A good fermentation is critical in brewing. Temperature control is a huge part of that. When I got my conical fermenter I needed to figure out a new temperature control method. What I had for my plastic carboys is not large enough to accommodate the conical. So far I have my heating method figured out. Until now I did not need a chilling method. The ambient temperatures over winter were only required heating.
The last couple weeks have accelerated my need for a chilling solution. The outside temperatures have hit the mid 80s earlier than normal and that caused the fermenter in the garage to reach as high as 72 degrees with 5 gallons of beer inside (at least the times I was able to check it). Thankfully the beer still in the conical was just resting on some coffee beans. No harm done.
If I could set up the perfect chilling system, I would have a small glycol chiller in my garage. It would be efficient, I wouldn’t have to change ice bottles, or move the conical in and out of a chamber. Plus it would just be really cool. However, I just spent my money on a conical and a glycol unit is not cheap so that’s not going to happen.
So where does that leave me? The way I see it there are 4 paths forward:
- DIY glycol chiller
- Fermentation Chamber
- Cooler and a pump to circulate chilled water
- Only brew in the winter
Let’s look at these from worst to the winner. Clearly I’m not going to only brew in the winter. That was a dumb idea. Next.
The fermentation chamber is what I had before I got the conical. It worked really well and the reason I’m not using it now is the conical doesn’t fit. I would need to build a new chamber or buy an upright freezer/fridge to do the job. There are logistical issues to this as well. The conical with 10 gallons of beer is heavy and the only spot to put a chamber is on the opposite side of my garage. So it would require a lot of moving the conical around or pumping long distance. The logistics plus the fact that I would be buying a lot of items that could not transfer to a glycol solution later on takes this option off the table.
The DIY glycol option seems like the logical move from an actual glycol chiller. It would involve partially disassembling an air conditioner to chill glycol in a cooler. The glycol would then be pumped through the coil inside the conical. I strongly considered this option, but if the ultimate goal of the chiller is to get to the glycol chiller than I need to save money. The air conditioner is an added expense that would not translate to the glycol solution and would not be reusable after being torn apart for this use.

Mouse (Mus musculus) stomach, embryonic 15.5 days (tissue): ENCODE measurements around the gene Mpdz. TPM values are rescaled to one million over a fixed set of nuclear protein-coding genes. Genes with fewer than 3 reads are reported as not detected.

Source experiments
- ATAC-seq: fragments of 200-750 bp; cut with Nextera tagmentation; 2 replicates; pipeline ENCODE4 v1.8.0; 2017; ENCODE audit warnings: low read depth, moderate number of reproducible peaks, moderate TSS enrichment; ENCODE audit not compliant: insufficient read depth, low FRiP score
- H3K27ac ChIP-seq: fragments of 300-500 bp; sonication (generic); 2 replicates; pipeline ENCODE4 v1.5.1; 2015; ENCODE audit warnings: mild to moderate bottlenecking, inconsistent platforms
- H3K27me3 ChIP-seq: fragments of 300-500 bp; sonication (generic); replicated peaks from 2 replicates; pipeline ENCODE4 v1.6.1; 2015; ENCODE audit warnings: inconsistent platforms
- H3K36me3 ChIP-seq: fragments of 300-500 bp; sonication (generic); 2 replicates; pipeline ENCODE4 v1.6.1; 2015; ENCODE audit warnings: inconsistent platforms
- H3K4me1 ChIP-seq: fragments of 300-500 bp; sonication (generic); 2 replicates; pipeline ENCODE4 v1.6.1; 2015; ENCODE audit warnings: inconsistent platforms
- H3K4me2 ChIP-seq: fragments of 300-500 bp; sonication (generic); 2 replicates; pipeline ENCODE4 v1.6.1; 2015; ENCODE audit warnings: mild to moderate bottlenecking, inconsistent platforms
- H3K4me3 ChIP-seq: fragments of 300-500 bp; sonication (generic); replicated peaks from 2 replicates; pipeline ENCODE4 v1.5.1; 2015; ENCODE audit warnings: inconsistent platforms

That leaves the cooler and chilled water option. This is essentially the DIY glycol solution but sub ice packs for the air conditioner and water for the glycol. The big point of this solution is its cheap and can be repurposed. I got all of the pieces for this for about $40. I can reuse the pump and tubing with the glycol solution and I can use the cooler for its intended purpose when I’m done with it. That lets me work towards the glycol chiller with minimal waste. The big downside of this solution is the large increase in labor. I’ll have to keep swapping ice packs to keep the water cold.
- Drill 1/2″ holes in the cooler. Drill pilot holes from the inside of the cooler. I used the grooves in the lid to align the holes with a thin portion of the lid.
- Cut tubing to length
- Attach return hose to the bottom barb of the chilling coil and secure with clamp.
- Attach hose to the pump and secure with clamp.
- Feed hose through cooler and attach to the top barb of the chilling coil. Secure with clamp.
- Drink a beer
Chilling the Conical
The assembly was easy and the use is even easier. Just fill with cold water and ice packs, plug it in to a temperature controller and watch the conical stay cool. Ice packs will need to be swapped out as the chilling water warms. The power cord for the pump is small enough that it can close in the lid without additional modification.
Unfortunately I have not been able to test the cooling efficiency of this setup yet. I confirmed that the pump is strong enough to move the water through the coil. The pump is running in the above picture of the inside of the cooler. It is providing a decent flow. The question now is how fast it can chill and how often the ice packs need to be swapped out. A move might need to be made to a bigger cooler for a larger thermal mass of cooling water.
I’ll have an update on how this works. I have a batch ready to go for this weekend, but the heat has subsided so I may not be able to test out the chilling system too well. The heat will return and then I’ll be able to really put it through its paces.
UPDATE: Although the ambient temperature dropped significantly, I was able to test the chilling setup when my hop screen clogged and I was forced to pour the last 2 gallons hot into the conical. After the wort temperature stabilized at 80 degrees, I filled the cooler with water and a couple ice packs and hooked it up to the temperature controller. It dropped the conical by 4 degrees in about 30 minutes. It was getting late and I needed some rest so I called it a night.
In the morning the wort was still at 72 degrees. I dropped a couple new ice packs in and it took the temp down the rest of the way pretty quickly (I forgot to time it this time). I still need to figure out how the system does managing the temperature. I hopefully won’t need to use it to drop the temperature in this fashion very often.